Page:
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loan decision: {0, <status>} {this} with the reason {1, <message>}
__7.
Scroll down to the BOM to XOM Mapping panel, and expand the editor.
__8.
Type the following implementation for this method in Advanced Rule Language (ARL):
this.status = status;
this.approved = ! (status == miniloan.Loan.StatusType.Rejected);
this.messages.add(message);
Note:
The BOM to XOM mapping mechanism can translate BOM-based rule artifacts into
XOM-based rule artifacts at run time.
The Advanced Rule Language (ARL) was designed for the decision engine. It
contains a set of keywords, and has its own syntax.
__9.
From the File menu, select Save All (or press Ctrl+Shift+S) to save your work.
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1.3
Defining the Decision Service operation and entry point


1.3.1
Step 1: Define the Decision Service operation
Step 2: Define the service interface with ruleset parameters
Define the service interface with variables and ruleset parameters
You use decision operations to define rulesets within a decision service. A ruleset combines business
rules into an executable container.
Decision operations define the contents of the ruleset, and the connection between the ruleset and the
calling application. Decision operations also include information about how the rule engine processes the
ruleset. You can also define a ruleflow that is used when the operation is called by an application.
Ruleset scope and contents
When you create a decision operation, both the rules of the project that contains the operation and all the
rules from any referenced rule projects are included by default.
Operation signature and ruleset parameters
Calling applications interact with a ruleset by using input and output parameters that are defined in the
operation signature.
Ruleset parameters can have three directions:

IN: The parameter value is provided as input to the ruleset on execution.

OUT: The parameter value is set by the execution of the ruleset and provided as output from the
ruleset at execution completion.

IN_OUT: The parameter value is provided as input to the ruleset on execution and its value can
be modified by the ruleset and provided as output at execution completion.
You base ruleset parameters on ruleset variables that are available in the rule projects that are part of
the scope of the decision operation. Only ruleset variables that are defined at the top-level package are
eligible to be used as ruleset parameters.
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1.3.2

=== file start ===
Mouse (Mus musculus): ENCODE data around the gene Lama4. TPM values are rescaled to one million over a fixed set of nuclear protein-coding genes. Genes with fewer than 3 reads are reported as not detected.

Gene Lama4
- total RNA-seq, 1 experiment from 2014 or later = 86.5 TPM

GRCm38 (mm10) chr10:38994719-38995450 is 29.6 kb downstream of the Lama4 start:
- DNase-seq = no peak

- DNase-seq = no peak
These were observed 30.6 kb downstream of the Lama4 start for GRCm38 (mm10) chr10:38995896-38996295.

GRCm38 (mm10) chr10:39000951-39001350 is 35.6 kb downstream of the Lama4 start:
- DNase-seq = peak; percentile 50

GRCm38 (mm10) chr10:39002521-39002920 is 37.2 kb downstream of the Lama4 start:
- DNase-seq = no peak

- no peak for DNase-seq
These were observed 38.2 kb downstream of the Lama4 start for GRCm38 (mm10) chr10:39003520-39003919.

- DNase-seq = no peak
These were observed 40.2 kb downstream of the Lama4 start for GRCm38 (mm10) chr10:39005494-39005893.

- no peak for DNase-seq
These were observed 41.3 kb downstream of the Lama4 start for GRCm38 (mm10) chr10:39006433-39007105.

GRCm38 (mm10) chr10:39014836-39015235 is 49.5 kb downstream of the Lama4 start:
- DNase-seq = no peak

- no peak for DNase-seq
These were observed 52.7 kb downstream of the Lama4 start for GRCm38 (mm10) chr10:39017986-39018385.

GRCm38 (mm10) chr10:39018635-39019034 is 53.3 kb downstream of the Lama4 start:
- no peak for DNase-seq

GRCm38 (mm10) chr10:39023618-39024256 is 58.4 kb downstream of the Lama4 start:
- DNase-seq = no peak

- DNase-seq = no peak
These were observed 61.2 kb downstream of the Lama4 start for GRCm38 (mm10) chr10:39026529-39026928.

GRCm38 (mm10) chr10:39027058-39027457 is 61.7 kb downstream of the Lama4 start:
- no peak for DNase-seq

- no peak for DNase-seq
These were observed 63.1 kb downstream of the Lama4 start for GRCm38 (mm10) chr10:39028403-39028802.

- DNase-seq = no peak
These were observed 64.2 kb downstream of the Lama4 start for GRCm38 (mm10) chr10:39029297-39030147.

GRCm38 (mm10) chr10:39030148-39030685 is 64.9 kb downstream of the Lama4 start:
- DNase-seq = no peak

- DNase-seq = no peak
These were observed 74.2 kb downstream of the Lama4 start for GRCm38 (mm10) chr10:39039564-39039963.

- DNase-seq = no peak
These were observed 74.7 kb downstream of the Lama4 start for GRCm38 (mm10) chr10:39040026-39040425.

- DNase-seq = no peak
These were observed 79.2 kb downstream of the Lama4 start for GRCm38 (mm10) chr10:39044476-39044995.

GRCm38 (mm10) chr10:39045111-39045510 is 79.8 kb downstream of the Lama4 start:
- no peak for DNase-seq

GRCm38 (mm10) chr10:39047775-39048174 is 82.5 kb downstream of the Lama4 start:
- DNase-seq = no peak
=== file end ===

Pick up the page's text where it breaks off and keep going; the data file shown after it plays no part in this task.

Define the Decision Service operation
To create the decision operation
__1.
In the Decision Service Map, click Add decision operation.
__2.
In the Name field of the New Decision Operation wizard, enter: Miniloan Decision
Operation
__3.
Click Next.
There is only one rule project in the workspace and it’s selected by default.
__4.
Click Next and then click Finish.
You now define the parameters for the operation. This defines the interface of the service.
__5.
In the Decision Service Map, click Go to operation map.
__6.
In the Select an operation page, select Miniloan Decision Operation.dop and click OK.
__7.
In the Design signature part of the Operation Map, click Add variable set.
__8.
In the Name field, type variables and click Finish.
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__9.
Click Add.
__10.
Create a new variable.
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__a.
In the Name field, overwrite the name by typing: borrower
__b.
Click in the Type field, click the Ellipsis (…) and type borrower to select
miniloan.Borrwer and click OK.
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__c.
__11.
In the Verbalization field, type: the borrower
Add another variable for the Loan with these values:

Name: loan

Type: miniloan.Loan

Verbalization: the loan
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The Verbalization is the term that is used when writing rules against the loan and the borrower
variables.
__12.
Press Ctrl+S to save your work.
__13.
In the Design signature part of the Operation Map, click Bind Variables.
__14.
In the Eligible variables section, expand variables.
__15.
Drag and drop the borrower variable to the Input parameters section.
__16.
Drag and drop the loan variable to the Input - Output parameters section.